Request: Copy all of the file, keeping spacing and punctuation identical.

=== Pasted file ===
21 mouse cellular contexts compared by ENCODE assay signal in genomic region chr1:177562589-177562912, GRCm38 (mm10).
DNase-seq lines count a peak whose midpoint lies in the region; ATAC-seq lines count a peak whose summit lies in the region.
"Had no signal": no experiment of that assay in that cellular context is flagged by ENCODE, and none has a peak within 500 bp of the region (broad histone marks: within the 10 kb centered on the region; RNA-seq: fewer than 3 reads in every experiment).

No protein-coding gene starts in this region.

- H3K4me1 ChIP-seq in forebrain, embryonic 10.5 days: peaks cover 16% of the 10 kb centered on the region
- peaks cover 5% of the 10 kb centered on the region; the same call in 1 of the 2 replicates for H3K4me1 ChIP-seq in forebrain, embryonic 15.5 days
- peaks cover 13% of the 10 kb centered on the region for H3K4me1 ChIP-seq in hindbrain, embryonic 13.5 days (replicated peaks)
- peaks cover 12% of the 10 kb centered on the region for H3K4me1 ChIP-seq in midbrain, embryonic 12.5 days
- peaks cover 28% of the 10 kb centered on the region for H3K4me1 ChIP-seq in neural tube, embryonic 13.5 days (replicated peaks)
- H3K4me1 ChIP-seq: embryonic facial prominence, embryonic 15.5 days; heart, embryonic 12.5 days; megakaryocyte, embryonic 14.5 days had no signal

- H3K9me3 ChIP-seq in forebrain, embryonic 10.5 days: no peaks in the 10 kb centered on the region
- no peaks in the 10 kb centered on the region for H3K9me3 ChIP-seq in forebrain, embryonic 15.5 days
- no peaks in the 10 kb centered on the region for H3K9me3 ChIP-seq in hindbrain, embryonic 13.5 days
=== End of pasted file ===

21 mouse cellular contexts compared by ENCODE assay signal in genomic region chr1:177562589-177562912, GRCm38 (mm10).
DNase-seq lines count a peak whose midpoint lies in the region; ATAC-seq lines count a peak whose summit lies in the region.
"Had no signal": no experiment of that assay in that cellular context is flagged by ENCODE, and none has a peak within 500 bp of the region (broad histone marks: within the 10 kb centered on the region; RNA-seq: fewer than 3 reads in every experiment).

No protein-coding gene starts in this region.

- H3K4me1 ChIP-seq in forebrain, embryonic 10.5 days: peaks cover 16% of the 10 kb centered on the region
- peaks cover 5% of the 10 kb centered on the region; the same call in 1 of the 2 replicates for H3K4me1 ChIP-seq in forebrain, embryonic 15.5 days
- peaks cover 13% of the 10 kb centered on the region for H3K4me1 ChIP-seq in hindbrain, embryonic 13.5 days (replicated peaks)
- peaks cover 12% of the 10 kb centered on the region for H3K4me1 ChIP-seq in midbrain, embryonic 12.5 days
- peaks cover 28% of the 10 kb centered on the region for H3K4me1 ChIP-seq in neural tube, embryonic 13.5 days (replicated peaks)
- H3K4me1 ChIP-seq: embryonic facial prominence, embryonic 15.5 days; heart, embryonic 12.5 days; megakaryocyte, embryonic 14.5 days had no signal

- H3K9me3 ChIP-seq in forebrain, embryonic 10.5 days: no peaks in the 10 kb centered on the region
- no peaks in the 10 kb centered on the region for H3K9me3 ChIP-seq in forebrain, embryonic 15.5 days
- no peaks in the 10 kb centered on the region for H3K9me3 ChIP-seq in hindbrain, embryonic 13.5 days